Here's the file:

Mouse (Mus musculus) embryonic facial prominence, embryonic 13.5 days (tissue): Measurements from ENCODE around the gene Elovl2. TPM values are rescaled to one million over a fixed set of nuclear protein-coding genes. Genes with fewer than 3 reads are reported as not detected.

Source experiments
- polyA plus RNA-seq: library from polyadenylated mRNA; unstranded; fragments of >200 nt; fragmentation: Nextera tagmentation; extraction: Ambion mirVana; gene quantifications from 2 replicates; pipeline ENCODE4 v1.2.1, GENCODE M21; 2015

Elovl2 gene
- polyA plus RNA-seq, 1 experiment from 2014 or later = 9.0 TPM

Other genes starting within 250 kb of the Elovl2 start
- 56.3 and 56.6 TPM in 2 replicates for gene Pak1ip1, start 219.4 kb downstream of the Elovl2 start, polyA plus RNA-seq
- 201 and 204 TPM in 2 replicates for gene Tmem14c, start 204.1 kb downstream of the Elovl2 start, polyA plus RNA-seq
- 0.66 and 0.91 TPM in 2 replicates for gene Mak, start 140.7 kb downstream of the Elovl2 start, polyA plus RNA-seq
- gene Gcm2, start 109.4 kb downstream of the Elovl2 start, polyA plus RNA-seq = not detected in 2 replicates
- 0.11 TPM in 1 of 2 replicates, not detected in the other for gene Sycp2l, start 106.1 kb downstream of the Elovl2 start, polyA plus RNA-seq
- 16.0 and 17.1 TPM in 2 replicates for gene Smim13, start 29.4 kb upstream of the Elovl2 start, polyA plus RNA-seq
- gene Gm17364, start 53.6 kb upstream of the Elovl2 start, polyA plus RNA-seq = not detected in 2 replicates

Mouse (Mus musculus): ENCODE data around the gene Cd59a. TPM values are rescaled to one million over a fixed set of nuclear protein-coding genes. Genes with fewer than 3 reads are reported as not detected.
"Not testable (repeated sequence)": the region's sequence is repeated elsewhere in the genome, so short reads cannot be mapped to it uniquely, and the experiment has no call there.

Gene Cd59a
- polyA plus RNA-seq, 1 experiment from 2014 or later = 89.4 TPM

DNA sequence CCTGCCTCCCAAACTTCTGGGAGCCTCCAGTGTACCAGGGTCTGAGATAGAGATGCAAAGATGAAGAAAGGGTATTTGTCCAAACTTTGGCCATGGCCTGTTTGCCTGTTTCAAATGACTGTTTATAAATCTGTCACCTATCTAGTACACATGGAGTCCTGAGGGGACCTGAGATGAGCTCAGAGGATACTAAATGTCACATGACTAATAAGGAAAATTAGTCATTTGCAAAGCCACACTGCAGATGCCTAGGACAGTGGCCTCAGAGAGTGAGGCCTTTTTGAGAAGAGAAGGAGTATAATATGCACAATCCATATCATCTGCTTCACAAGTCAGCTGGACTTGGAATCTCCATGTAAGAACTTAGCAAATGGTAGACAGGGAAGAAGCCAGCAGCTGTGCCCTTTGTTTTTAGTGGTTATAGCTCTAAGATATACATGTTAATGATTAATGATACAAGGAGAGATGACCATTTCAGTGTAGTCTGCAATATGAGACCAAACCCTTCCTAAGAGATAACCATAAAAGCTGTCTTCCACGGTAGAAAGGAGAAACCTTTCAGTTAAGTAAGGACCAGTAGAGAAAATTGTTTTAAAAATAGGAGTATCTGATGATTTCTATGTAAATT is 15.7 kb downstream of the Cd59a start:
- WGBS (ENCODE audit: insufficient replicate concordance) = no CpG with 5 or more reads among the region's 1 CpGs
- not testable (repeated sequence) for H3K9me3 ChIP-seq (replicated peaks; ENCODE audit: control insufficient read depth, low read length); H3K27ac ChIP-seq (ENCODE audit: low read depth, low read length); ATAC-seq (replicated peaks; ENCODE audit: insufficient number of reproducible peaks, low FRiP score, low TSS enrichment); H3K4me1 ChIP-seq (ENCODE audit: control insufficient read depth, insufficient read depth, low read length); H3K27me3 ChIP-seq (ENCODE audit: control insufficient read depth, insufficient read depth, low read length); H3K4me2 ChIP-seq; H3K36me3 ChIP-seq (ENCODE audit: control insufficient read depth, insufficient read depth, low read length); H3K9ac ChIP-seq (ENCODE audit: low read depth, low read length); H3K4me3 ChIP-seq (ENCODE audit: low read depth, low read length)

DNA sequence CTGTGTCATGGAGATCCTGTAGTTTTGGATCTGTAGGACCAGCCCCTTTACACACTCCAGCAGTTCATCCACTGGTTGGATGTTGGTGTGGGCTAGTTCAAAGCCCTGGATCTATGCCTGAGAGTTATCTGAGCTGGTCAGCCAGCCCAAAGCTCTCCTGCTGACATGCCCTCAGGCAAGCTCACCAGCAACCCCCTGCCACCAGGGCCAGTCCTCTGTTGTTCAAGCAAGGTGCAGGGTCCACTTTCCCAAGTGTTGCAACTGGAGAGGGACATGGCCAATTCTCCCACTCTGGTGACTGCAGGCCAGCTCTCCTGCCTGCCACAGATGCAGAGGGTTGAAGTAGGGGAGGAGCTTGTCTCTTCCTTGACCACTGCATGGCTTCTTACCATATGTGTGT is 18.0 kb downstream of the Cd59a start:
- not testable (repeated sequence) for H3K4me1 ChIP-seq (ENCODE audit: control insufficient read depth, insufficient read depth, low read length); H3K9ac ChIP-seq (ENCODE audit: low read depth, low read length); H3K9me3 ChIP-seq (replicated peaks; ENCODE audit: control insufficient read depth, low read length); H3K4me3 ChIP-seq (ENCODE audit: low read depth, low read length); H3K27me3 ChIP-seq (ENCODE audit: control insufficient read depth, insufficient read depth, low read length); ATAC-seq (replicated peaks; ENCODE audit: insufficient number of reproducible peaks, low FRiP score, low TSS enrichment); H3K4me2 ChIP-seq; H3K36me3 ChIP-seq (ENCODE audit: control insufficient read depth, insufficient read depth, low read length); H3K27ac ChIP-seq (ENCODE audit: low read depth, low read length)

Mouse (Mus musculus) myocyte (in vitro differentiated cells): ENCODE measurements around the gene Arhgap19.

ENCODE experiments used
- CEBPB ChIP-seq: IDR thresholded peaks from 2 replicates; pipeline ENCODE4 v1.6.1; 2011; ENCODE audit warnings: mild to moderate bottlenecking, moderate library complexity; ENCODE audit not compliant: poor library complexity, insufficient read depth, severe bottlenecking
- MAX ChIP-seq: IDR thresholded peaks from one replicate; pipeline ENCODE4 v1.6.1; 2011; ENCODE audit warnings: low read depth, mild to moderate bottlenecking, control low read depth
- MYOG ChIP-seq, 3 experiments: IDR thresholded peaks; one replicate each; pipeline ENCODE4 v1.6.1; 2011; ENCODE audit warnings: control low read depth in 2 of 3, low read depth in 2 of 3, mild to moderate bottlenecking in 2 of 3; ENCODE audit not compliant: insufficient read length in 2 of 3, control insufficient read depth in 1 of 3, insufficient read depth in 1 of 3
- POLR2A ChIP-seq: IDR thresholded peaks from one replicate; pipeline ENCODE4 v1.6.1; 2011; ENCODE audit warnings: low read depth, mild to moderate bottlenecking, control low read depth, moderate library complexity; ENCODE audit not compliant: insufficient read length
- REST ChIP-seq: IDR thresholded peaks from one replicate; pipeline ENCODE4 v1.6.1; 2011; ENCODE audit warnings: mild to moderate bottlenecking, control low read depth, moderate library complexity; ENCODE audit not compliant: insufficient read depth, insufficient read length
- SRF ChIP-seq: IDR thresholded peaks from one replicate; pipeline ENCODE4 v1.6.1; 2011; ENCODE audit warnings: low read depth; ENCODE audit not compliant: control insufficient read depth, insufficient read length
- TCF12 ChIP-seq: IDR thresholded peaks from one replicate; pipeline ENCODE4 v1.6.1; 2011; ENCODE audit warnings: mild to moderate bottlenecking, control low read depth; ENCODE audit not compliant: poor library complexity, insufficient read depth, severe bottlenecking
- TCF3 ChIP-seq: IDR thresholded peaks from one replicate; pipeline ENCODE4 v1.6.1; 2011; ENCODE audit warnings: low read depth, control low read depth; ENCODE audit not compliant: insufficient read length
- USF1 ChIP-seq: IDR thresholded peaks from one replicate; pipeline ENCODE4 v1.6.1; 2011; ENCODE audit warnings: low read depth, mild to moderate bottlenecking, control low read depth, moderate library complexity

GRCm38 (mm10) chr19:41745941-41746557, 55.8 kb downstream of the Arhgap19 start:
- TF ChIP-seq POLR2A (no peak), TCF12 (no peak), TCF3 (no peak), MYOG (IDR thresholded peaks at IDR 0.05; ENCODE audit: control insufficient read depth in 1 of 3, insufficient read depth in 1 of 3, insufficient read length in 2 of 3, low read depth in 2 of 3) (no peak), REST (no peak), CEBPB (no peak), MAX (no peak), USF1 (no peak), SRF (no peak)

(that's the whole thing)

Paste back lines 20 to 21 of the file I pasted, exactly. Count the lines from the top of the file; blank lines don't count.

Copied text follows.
- not testable (repeated sequence) for H3K9me3 ChIP-seq (replicated peaks; ENCODE audit: control insufficient read depth, low read length); H3K27ac ChIP-seq (ENCODE audit: low read depth, low read length); ATAC-seq (replicated peaks; ENCODE audit: insufficient number of reproducible peaks, low FRiP score, low TSS enrichment); H3K4me1 ChIP-seq (ENCODE audit: control insufficient read depth, insufficient read depth, low read length); H3K27me3 ChIP-seq (ENCODE audit: control insufficient read depth, insufficient read depth, low read length); H3K4me2 ChIP-seq; H3K36me3 ChIP-seq (ENCODE audit: control insufficient read depth, insufficient read depth, low read length); H3K9ac ChIP-seq (ENCODE audit: low read depth, low read length); H3K4me3 ChIP-seq (ENCODE audit: low read depth, low read length)

DNA sequence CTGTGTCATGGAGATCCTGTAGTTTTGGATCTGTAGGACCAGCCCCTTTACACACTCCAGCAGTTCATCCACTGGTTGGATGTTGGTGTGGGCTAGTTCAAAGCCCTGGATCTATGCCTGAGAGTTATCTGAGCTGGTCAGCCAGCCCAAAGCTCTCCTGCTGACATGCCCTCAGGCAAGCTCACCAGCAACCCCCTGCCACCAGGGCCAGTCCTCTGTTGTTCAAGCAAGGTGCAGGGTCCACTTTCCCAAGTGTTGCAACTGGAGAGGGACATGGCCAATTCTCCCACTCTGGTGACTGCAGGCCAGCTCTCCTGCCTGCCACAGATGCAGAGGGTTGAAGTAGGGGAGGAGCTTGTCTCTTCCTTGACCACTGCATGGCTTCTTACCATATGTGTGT is 18.0 kb downstream of the Cd59a start: